March 28, 2012 - Brandon Twp.- Hunter Parker has been blind since birth, but on Wednesday, he enjoyed helping others see how his disability doesn't hold him back.
Above, Bella Neumann and Cole Thorpe, Oakwood fourth graders, learn about technology Brandon High School Sophomore Hunter Parker uses as a blind student during Disability Awareness Day. Below, Brayden Werner tries to get a wheelchair through a doorway at the school. Photos by Patrick McAbee.
(click for larger version)
(click for larger version)
"Blind people can do just as much as sighted people if they set their minds to it," said Parker, 18, who attended Disability Awareness Day at Oakwood Elementary March 28.
The Brandon High School sophomore was pleased to be invited to attend the annual event and answer questions from fourth grade students while showing them how he uses various items to read, do schoolwork, play games and more.
Caiden Hughey and Sarah Norman, both 9-year-old students at Oakwood, look on as Parker types words on his BrailleNote, a Braille keyboard. As he types, the words appear on a Dell laptop that is connected to the BrailleNote.
"You can see it!" exclaims Caiden. "I think it's cool! Can you write my name?"
"I think it would be hard to be blind, said Sarah. "These things really help him."
Besides BrailleNote, other items at Parker's "station" included Monopoly and Scrabble games and books in Braille, as well as a "beeper ball," which turns into a soccer ball, baseball, or football, and which Parker can follow by listening to sounds from it.
Students have asked Parker if he can play video games (yes, by audio), as well as how he sees color, which he explains that he understands through the concept of "warm" and "cold."
"I think they get the general idea," he said. "I want them to understand that a blind person can do just as much as a sighted person and I don't have to go to a blind school, I can go to regular school like them."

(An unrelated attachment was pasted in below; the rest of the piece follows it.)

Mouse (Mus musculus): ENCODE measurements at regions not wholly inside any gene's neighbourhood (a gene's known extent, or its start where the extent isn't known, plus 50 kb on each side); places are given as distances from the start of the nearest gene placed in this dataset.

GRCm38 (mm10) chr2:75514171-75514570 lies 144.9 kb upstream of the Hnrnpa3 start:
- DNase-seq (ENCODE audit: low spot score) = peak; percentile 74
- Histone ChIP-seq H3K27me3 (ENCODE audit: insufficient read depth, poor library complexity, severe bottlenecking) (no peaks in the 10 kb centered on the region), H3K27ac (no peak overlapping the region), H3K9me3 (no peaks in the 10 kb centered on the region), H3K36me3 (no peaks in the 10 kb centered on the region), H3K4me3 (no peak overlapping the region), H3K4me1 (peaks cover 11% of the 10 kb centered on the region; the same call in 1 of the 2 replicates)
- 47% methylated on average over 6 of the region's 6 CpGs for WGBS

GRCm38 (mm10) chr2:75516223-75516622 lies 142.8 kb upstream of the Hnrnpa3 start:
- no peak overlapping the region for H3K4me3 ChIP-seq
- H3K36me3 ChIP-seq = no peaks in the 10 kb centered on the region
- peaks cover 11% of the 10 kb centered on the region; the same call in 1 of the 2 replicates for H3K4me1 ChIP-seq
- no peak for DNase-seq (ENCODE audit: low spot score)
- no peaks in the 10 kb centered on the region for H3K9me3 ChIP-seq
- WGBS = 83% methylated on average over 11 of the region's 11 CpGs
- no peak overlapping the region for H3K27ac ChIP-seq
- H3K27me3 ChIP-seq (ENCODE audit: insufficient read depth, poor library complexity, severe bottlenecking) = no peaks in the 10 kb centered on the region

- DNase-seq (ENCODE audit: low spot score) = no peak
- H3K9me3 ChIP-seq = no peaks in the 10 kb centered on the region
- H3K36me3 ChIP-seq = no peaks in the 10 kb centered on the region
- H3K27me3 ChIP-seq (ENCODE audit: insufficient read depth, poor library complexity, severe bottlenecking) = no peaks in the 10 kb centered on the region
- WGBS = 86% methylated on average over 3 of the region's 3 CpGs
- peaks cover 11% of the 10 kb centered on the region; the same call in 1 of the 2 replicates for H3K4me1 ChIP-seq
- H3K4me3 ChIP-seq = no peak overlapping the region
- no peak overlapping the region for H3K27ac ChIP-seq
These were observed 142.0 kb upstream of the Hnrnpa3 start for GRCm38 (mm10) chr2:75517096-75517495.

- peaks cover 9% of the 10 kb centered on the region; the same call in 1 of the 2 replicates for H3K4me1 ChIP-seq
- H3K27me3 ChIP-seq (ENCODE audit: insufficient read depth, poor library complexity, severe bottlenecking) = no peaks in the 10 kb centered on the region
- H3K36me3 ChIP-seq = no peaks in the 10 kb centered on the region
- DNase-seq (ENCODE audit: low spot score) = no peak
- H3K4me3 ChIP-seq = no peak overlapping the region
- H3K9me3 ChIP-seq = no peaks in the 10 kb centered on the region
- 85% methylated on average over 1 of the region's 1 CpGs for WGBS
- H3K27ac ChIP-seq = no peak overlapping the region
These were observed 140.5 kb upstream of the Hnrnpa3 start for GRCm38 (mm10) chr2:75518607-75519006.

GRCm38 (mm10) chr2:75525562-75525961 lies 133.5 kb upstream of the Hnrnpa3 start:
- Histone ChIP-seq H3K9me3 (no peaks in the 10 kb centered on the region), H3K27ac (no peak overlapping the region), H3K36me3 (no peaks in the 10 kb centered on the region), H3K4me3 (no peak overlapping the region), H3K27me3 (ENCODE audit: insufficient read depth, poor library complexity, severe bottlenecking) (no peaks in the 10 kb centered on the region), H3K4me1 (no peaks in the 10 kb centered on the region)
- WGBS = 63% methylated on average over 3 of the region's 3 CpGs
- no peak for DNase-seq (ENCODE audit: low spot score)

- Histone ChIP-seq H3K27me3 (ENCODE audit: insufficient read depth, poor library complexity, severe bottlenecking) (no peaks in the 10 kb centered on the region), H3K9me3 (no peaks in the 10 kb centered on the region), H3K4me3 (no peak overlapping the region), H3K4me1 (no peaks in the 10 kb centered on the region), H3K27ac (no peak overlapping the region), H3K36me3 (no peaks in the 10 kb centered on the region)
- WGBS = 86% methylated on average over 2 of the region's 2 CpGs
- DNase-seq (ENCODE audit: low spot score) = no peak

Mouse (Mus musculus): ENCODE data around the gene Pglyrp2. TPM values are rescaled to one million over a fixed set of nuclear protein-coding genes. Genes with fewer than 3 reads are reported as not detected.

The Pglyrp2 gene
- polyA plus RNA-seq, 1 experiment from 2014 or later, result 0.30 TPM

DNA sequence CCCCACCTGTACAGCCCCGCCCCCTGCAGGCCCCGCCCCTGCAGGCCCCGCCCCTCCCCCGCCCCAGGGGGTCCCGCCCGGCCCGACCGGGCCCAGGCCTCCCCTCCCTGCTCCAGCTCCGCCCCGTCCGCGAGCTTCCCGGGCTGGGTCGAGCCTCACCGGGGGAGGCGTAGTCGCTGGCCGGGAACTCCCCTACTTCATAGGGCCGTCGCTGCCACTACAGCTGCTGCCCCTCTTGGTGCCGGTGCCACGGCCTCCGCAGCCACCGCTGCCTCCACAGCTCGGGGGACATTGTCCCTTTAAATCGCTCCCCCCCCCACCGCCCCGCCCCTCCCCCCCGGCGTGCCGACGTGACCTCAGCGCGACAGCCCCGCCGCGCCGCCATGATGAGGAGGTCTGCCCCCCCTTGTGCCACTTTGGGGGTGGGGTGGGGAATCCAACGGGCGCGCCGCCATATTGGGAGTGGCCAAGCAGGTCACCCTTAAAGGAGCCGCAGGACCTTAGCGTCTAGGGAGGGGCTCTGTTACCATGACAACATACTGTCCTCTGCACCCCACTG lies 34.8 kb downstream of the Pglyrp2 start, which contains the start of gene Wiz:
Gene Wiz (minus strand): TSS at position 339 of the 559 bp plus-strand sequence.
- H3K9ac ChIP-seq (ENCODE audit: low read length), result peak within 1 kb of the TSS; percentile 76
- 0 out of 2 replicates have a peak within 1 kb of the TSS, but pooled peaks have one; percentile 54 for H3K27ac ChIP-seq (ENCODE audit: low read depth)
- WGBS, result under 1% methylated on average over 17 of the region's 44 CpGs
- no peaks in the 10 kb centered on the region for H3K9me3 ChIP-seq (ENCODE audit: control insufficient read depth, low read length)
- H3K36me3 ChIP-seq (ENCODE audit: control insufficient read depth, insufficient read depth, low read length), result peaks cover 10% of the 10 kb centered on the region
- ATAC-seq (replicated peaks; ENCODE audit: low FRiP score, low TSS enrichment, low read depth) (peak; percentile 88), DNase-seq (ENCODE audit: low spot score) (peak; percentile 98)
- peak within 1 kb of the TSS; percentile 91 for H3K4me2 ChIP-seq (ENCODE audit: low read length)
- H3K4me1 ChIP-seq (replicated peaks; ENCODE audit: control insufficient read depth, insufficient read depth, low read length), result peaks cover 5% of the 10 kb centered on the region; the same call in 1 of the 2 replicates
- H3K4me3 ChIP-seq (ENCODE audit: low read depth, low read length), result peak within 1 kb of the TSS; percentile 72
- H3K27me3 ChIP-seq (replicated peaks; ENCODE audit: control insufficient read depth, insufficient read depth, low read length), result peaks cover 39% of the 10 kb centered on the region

Parker's blindness was caused by being born prematurely. His mother, Phyllis Parker, gave birth to him when she was just 25 weeks along in her pregnancy.
Hunter was homeschooled from fifth through eighth grades, due to "some issues" in the public schools, but Phyllis was ill and not able to educate him as needed. He entered Brandon High School as a freshman in 2010. At first, kids seemed leery of him, jumping out of the way when they saw him coming down the halls with his cane. Now, he has made lots of friends and his classmates are accustomed to the equipment he uses in the classroom, as well as the Braille instructor, Ann Fife of Oakland Schools, who accompanies Hunter to his classes.
"The world is not blind and he needs to be in situations where he interacts with kids who aren't blind," said Fife. "The kids are getting comfortable with him, and he with them. It's a good experience for both."
She pauses and nods her head at the fourth graders at various stations around the room, who are learning about challenges including autism, dyslexia, hearing impairment and gross motor delays.
"These kids, aware at a younger age of disabilities, will be more accepting of the technology used to help (people with disabilities)."
Amy Reeves, a fourth grade teacher at Oakwood, said Disability Awareness Day is very beneficial for students.
"They get a better understanding of different disabilities and can ask questions in a safe environment," she said. "They want to know how they can help— not just their classmates with disabilities, but anyone they see in the community. The kids don't like the word disability because 'dis-' means 'not.' These kids are empathetic, kind and understanding. They want to talk about all the things that people with disabilities can do."
Susan covers Brandon Township and Ortonville